Kilian Jornet on Everest and Himalayan Summits 2017
Kilian Jornet is in the Himalayas to attempt a speed record on Mount Everest. Last week, he climbed Cho Oyu for training and for an attempt at the speed record, but weather shut the effort down.
Jornet has been above advanced base camp on Everest this week and will continue to acclimatize before his speed attempt.
🏔We are back after 10 days in Cho Oyu! Emelie is returning home to get ready for the trail running season and I will head to Everest. Last year, we got really inspired on how Adrian Ballinger and Emily Harrington managed to travel and climb Cho Oyu in only 2 weeks. We thought we would like to try it, and see how acclimatization affects our body and how high we could go. We choose an 8.000m summit that approximation was accessible, so we could be there quicker than some other mountains. After racing Mezzalama and in only 3 days, we were in the Chinese Base Camp (4.900m). The next day, we climbed to the Advanced Base Camp at 5.600m. We felt good, but the weather wasn’t great. After 9 days, on the 7th of May, we did our attempt, starting from Camp one (6.400m) at 1AM. It was a very windy and cold night. We climbed until we reach 7.500m and waited on a crevasse for the sun to shine, so we could warm up a bit. We continued an at Yellow Band (7.700m), Emelie decided to turn. The weather was supposed to get worse with heavy snowfalls, and an unequipped technical section looked too exposed to downclimb safely when tired. I was really impressed by Emelie, who was climbing really fast, and before that she had only been up to 6.000m! I decided to carry on. The Yellow Band was more technical than expected with some thin ice and mix climbing. Around 8.000m, it started to snow heavily, and I continued from the last rocky section to the summit plateau. I continued climbing without any visibility towards what I thought would be the summit. The summit of Cho Oyu is not a shaped one, so at some point I reached something that would be the summit. Honestly, I am not sure that this was the summit as I could only see my feet, but I was at some point around. Very happy with that! It was 3PM. I didn’t wait any longer and started going down. I took an old rope from the mountain and fixed an abseil down the steeper part of the Yellow One so I could climb down. I arrived at Camp One at 6PM. Emelie had already packed our tent and climbed down. It was freezing and I drank some hot drink that an alpinist lend me. [FULL TEXT ON FACEBOOK PAGE]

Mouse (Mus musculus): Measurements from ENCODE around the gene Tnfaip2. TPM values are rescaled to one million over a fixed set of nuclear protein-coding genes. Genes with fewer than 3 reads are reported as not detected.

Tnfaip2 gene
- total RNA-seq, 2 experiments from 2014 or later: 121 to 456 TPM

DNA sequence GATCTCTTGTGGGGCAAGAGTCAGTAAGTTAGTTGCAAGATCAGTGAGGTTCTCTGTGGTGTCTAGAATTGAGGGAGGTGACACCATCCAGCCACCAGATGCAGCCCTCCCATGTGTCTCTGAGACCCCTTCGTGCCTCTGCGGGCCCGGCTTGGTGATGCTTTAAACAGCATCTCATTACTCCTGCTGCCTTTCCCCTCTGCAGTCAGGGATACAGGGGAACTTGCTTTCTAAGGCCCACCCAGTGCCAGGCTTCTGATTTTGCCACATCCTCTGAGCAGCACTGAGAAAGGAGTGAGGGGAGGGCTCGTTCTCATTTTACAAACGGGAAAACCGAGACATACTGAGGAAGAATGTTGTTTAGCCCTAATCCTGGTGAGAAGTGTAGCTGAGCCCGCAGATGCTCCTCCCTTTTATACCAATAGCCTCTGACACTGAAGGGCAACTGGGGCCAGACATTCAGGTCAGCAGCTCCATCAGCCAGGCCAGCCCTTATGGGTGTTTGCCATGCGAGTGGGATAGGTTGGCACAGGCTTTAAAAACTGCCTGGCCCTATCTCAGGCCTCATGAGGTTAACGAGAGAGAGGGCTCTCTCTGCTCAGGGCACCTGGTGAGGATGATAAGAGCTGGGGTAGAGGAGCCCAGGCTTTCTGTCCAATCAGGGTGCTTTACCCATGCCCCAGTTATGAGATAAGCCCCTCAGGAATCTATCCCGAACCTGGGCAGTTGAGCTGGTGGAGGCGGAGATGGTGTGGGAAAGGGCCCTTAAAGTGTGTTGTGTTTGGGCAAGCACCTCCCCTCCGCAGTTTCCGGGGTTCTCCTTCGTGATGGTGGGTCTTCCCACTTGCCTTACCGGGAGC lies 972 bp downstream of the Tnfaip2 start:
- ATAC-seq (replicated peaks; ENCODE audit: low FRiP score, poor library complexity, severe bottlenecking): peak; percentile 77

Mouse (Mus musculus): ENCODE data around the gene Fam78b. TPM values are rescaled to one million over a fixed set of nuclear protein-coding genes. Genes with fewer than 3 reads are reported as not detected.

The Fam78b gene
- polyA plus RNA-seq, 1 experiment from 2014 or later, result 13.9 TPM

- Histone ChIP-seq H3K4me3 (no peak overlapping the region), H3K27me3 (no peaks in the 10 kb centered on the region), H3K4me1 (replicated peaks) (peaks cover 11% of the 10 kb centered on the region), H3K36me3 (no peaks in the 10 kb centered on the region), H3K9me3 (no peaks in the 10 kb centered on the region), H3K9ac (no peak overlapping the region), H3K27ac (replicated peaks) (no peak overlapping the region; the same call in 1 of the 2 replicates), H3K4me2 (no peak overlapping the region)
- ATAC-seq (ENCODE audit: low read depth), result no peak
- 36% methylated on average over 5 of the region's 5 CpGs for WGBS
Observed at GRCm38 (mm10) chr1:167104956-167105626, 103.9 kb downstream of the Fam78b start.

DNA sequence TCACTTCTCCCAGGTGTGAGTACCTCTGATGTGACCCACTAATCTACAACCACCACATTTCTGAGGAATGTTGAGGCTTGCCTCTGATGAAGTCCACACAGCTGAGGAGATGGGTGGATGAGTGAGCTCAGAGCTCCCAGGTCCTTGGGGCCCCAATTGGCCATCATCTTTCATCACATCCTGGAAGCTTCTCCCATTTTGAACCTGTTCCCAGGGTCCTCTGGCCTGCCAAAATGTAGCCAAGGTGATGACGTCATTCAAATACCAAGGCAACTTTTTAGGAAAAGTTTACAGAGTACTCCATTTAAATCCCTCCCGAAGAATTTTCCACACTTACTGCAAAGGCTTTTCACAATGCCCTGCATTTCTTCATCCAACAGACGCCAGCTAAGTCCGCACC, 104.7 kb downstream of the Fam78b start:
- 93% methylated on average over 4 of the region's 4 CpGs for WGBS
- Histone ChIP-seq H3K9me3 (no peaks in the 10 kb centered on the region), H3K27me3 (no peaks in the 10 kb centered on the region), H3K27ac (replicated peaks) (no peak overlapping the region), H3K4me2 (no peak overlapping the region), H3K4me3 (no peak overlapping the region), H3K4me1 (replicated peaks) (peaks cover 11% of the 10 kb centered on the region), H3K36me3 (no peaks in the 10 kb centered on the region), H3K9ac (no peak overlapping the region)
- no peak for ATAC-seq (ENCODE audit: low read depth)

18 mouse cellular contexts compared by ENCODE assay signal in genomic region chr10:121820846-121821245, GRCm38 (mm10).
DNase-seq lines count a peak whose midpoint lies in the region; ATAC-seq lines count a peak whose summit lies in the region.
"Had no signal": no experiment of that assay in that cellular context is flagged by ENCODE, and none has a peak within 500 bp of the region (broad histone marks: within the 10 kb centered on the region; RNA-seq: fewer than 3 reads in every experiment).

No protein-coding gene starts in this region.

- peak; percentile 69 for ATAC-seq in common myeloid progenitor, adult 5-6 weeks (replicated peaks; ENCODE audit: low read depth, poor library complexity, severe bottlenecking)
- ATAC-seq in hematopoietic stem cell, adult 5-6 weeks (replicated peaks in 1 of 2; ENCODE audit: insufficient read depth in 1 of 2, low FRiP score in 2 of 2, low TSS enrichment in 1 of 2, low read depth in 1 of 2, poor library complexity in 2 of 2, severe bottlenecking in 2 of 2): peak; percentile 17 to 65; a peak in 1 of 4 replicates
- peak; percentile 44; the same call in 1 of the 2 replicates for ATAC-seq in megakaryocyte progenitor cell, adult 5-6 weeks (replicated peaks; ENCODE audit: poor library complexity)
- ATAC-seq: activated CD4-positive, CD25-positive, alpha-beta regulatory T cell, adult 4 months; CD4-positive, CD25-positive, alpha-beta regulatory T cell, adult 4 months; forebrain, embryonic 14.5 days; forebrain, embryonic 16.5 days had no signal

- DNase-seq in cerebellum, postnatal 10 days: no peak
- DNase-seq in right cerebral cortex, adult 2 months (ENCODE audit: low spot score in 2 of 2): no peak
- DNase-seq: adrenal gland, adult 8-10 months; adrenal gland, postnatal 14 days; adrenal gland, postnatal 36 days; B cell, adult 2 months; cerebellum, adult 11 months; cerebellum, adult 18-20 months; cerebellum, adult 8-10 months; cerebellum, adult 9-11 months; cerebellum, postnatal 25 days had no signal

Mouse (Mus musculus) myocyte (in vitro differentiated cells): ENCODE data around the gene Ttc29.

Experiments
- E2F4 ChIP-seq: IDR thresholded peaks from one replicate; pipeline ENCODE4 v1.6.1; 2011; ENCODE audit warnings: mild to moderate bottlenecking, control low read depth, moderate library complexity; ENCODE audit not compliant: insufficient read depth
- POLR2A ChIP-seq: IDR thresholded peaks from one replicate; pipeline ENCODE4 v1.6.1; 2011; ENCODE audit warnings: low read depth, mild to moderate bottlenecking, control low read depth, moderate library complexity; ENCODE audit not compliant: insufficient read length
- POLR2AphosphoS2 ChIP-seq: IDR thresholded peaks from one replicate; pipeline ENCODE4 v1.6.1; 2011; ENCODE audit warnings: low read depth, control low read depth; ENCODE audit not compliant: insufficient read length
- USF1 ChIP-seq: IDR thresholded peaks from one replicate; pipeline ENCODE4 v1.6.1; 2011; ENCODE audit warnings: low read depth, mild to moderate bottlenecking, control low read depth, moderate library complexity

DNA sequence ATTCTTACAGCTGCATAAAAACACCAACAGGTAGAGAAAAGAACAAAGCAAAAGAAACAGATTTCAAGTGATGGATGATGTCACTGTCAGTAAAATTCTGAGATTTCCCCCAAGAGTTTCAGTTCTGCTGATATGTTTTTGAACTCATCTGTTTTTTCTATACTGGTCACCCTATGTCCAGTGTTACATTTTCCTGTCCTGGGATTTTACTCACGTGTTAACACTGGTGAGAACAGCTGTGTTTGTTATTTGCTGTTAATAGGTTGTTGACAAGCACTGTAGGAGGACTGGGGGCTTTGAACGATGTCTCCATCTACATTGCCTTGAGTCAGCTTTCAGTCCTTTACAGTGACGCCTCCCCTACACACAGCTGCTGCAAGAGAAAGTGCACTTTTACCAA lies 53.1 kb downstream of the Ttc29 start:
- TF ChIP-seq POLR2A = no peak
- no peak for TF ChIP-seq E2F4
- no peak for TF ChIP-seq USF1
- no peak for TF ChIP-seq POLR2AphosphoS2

Everest has already had a number of climbers reach the summit this year. Romanian climber Horia Colibasanu reached the summit from the north without supplementary oxygen and without the help any Sherpa.
“It was terribly heavy, very cold. I succeeded. I’m fine, I take the pictures on the top and get off. On the other side of the peak are the expeditions that climb the southern route,” Horia said after his 12-hour ascent.
Also in the Himalayas, Peter Hamor became the first Slovak to climb all 14 eight-thousand-metre peaks. He finished with an ascent of Dhaulagiri last week.
Climbers have also reached the top of Makalu and others are waiting for better conditions on Shisha Pangma and Annapurna.
Quebec climber Louis Rousseau planned on attempting a new route with three partners up the north face of Cho Oyu. But the team was denied access to the area..